D.A. Pennebaker

  • D.A. Pennebaker – Monterey Pop [+Extras] (1968)

    USA1961-1970D.A. PennebakerDocumentaryPerformance

    On a beautiful June weekend in 1967, at the beginning of the Summer of Love, the Monterey International Pop Festival roared forward, capturing a decade’s spirit and ushering in a new era of rock and roll. Monterey featured career-making performances by Jimi Hendrix, Janis Joplin, and Otis Redding, but they were just a few of the performers in a wildly diverse lineup that also included Simon and Garfunkel, the Mamas and the Papas, the Who, the Byrds, Hugh Masekela, and the extraordinary Ravi Shankar. With his characteristic vérité style—and a camera crew that included the likes of Albert Maysles and Richard Leacock—D. A. Pennebaker captured it all, immortalizing moments that have become legend: Pete Townshend smashing his guitar, Jimi Hendrix burning his, Mama Cass watching Janis Joplin’s performance in awe. The most comprehensive document of the Monterey Pop Festival ever produced features the film Monterey Pop along with every available complete performance filmed by Pennebaker and his crew, along with additional rare outtakes and supplements.Read More »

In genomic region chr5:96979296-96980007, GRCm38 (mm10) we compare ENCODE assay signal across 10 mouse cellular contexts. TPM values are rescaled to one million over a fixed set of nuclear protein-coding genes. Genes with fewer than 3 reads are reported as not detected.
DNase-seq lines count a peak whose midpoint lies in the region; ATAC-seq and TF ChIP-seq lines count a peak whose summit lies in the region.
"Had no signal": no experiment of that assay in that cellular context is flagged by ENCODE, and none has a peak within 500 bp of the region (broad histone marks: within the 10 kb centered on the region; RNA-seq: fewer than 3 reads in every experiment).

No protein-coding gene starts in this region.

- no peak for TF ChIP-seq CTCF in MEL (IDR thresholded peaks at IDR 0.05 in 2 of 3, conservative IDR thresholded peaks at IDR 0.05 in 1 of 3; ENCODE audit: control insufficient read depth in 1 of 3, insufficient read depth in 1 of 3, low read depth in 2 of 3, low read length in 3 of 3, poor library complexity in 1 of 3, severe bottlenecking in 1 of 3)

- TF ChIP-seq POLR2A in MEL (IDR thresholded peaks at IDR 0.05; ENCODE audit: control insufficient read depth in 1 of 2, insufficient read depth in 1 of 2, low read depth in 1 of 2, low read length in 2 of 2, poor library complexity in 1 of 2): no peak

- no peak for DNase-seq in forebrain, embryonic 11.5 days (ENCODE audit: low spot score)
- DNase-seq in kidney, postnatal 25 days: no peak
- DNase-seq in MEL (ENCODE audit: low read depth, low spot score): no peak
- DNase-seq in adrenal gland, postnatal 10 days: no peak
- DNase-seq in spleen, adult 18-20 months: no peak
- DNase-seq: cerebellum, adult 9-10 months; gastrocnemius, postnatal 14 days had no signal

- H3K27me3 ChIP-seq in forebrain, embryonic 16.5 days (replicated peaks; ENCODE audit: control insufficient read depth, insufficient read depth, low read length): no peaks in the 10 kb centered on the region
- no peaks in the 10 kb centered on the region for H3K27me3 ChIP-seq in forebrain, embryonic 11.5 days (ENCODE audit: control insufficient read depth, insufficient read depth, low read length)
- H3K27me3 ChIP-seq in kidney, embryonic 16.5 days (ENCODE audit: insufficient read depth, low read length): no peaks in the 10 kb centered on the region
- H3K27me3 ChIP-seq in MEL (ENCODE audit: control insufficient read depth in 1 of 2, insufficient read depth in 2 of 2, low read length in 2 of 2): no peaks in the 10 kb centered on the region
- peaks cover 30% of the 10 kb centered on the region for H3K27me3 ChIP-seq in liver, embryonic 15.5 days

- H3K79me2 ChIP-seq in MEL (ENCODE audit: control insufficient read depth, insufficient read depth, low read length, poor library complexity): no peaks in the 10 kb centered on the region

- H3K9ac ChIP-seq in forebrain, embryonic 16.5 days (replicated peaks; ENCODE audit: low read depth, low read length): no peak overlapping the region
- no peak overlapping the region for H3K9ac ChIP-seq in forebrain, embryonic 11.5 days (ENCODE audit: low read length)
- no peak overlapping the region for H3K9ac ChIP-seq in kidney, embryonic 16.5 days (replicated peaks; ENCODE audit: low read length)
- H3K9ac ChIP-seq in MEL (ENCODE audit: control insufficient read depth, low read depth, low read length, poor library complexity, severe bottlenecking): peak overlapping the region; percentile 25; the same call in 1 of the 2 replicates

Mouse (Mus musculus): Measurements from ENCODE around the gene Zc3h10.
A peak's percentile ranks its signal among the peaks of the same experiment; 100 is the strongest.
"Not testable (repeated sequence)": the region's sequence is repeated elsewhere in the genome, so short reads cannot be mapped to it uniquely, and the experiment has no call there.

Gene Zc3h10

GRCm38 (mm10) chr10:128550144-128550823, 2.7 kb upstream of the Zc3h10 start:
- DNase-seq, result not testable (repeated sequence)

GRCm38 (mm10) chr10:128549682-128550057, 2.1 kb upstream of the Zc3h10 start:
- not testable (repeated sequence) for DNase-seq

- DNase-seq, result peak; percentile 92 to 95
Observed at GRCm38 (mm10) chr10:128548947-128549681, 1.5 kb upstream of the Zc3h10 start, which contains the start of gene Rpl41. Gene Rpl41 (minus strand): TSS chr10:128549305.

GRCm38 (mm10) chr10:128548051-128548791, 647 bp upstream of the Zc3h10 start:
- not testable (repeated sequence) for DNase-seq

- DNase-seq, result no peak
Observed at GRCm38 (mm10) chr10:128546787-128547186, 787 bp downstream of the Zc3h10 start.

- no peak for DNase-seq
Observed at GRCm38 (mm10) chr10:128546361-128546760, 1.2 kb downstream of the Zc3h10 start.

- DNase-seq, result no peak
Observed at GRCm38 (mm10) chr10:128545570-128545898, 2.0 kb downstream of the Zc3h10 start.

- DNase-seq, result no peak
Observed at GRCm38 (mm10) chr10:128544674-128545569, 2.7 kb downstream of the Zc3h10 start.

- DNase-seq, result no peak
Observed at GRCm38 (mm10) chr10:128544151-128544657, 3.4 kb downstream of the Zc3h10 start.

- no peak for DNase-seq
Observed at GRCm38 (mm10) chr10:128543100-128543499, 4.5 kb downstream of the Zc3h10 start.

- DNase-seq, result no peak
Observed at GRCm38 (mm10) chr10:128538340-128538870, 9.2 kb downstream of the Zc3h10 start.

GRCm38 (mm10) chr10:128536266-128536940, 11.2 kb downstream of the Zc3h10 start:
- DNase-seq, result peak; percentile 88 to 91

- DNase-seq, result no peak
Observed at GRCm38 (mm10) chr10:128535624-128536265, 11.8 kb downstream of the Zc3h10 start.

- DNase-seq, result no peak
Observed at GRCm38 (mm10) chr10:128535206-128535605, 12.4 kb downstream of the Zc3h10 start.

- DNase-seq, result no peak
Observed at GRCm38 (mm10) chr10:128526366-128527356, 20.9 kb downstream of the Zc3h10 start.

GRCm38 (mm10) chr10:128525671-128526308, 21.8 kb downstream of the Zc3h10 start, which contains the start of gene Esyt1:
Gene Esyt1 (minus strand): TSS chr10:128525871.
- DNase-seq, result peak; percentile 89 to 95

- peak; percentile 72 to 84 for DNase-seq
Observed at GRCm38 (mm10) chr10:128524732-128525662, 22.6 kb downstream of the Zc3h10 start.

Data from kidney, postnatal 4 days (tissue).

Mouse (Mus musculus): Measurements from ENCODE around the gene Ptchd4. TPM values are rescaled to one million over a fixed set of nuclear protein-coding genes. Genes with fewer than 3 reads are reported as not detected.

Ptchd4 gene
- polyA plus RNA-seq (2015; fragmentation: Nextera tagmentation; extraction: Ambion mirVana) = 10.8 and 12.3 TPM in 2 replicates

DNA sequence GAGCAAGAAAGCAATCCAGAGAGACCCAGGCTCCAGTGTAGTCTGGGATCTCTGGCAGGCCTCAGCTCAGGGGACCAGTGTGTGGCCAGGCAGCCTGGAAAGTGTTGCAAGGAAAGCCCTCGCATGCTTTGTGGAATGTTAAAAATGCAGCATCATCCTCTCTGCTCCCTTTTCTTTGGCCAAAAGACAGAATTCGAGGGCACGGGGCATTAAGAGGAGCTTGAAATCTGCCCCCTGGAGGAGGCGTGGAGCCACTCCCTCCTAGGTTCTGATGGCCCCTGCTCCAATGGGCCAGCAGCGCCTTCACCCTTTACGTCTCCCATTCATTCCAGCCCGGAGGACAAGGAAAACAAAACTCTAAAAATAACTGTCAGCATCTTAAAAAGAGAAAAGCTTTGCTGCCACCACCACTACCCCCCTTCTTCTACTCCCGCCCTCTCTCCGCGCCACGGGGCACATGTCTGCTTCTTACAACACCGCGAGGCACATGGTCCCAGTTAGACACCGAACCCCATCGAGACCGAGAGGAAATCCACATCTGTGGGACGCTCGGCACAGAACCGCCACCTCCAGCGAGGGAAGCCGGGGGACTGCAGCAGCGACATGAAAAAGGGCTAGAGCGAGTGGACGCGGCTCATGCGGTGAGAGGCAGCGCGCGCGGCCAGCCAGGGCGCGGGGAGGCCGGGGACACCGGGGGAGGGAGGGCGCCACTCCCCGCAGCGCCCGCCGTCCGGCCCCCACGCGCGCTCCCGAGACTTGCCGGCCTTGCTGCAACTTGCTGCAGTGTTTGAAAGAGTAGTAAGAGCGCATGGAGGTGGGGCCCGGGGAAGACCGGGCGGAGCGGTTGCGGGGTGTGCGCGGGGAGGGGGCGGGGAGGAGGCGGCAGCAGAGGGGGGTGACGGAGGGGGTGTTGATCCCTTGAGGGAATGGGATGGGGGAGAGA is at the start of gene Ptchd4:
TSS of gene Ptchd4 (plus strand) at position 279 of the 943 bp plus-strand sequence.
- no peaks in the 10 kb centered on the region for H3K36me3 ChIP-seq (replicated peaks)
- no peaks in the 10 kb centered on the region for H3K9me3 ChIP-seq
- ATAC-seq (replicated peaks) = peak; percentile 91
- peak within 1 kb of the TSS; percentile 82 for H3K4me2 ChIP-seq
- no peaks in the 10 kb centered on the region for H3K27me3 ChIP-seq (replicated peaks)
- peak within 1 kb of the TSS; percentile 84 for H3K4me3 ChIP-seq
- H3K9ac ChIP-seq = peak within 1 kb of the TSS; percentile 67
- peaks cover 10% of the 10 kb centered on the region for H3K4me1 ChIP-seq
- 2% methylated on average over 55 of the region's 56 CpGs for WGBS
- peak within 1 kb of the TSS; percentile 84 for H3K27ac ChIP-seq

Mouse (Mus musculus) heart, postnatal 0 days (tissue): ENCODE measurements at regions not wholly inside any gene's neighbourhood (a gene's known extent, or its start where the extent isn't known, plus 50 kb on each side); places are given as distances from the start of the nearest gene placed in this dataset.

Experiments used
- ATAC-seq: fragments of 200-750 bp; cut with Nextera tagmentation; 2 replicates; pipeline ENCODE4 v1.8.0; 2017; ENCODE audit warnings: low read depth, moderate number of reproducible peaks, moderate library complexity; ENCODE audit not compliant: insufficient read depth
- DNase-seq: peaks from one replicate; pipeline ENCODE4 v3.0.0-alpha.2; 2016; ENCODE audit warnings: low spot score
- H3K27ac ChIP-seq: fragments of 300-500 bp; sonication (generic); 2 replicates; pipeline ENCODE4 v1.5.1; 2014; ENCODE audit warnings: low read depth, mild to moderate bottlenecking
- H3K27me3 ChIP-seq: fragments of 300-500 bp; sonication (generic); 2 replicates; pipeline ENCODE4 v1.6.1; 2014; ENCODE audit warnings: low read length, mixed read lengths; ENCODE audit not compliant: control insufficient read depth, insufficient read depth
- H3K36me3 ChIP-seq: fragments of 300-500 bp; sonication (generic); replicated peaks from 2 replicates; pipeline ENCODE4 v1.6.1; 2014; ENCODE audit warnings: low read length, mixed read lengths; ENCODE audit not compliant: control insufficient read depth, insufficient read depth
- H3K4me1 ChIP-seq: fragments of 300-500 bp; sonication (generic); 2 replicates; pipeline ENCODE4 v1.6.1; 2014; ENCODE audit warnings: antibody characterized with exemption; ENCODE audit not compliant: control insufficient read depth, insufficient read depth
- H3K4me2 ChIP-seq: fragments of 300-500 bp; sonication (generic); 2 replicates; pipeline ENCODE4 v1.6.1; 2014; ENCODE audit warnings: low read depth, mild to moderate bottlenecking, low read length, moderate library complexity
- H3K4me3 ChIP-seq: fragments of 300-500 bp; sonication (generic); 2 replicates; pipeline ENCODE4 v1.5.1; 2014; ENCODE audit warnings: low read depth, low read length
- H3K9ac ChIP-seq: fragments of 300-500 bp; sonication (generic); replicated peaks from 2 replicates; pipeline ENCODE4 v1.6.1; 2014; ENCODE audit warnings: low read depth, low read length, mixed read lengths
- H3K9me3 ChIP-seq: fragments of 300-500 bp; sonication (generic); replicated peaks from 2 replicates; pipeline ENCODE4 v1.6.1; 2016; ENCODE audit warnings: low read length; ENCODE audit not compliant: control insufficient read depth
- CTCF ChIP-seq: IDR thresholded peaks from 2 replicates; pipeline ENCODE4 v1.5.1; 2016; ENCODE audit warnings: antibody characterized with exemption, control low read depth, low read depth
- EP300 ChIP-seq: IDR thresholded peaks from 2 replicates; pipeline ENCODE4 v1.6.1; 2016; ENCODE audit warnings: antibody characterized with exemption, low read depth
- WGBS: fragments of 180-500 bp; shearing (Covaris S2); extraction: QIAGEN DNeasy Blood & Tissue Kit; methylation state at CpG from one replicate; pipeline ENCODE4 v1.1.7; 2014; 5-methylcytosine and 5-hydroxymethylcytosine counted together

• D.A. Pennebaker – Don’t Look Back [+commentary] (1967)

    1961-1970D.A. PennebakerDocumentaryUSA

    Portrait of the artist as a young man. In spring, 1965, Bob Dylan, 23, a pixyish troubador, spends three weeks in England. Pennebaker’s camera follows him from airport to hall, from hotel room to public house, from conversation to concert. Joan Baez and Donovan, among others, are on hand. It’s the period when Dylan is shifting from acoustic to electric, a transition that not all fans, including Baez, applaud. From the opening sequence of Dylan holding up words to the soundtrack’s “Subterranean Homesick Blues,” Dylan is playful and enigmatic.Read More »

  • D.A. Pennebaker – Dont Look Back (1967)

    1961-1970D.A. PennebakerDocumentaryUSA


    Documentary covering Bob Dylan’s 1965 tour of England, which includes appearances by Joan Baez and Donovan. (IMDb)Read More »

  • Jean-Luc Godard & D.A. Pennebaker – One P.M. (1972)

    1971-1980D.A. PennebakerDocumentaryExperimentalJean-Luc GodardUSA


    From Time Out Film Guide:
    In 1968, Godard began work on a film in America (One AM or One American Movie) dealing with aspects of resistance and revolution. Dissatisfied with what he had shot, he abandoned the project. Pennebaker here assembles the Godard footage, together with his own coverage of Godard at work (One PM standing for either One Parallel Movie or One Pennebaker Movie). Although it may be dubious to show stuff that Godard had rejected, the film does manage to convey how he got his results. You can draw your own conclusions about his approach and why he abandoned the film.Read More »

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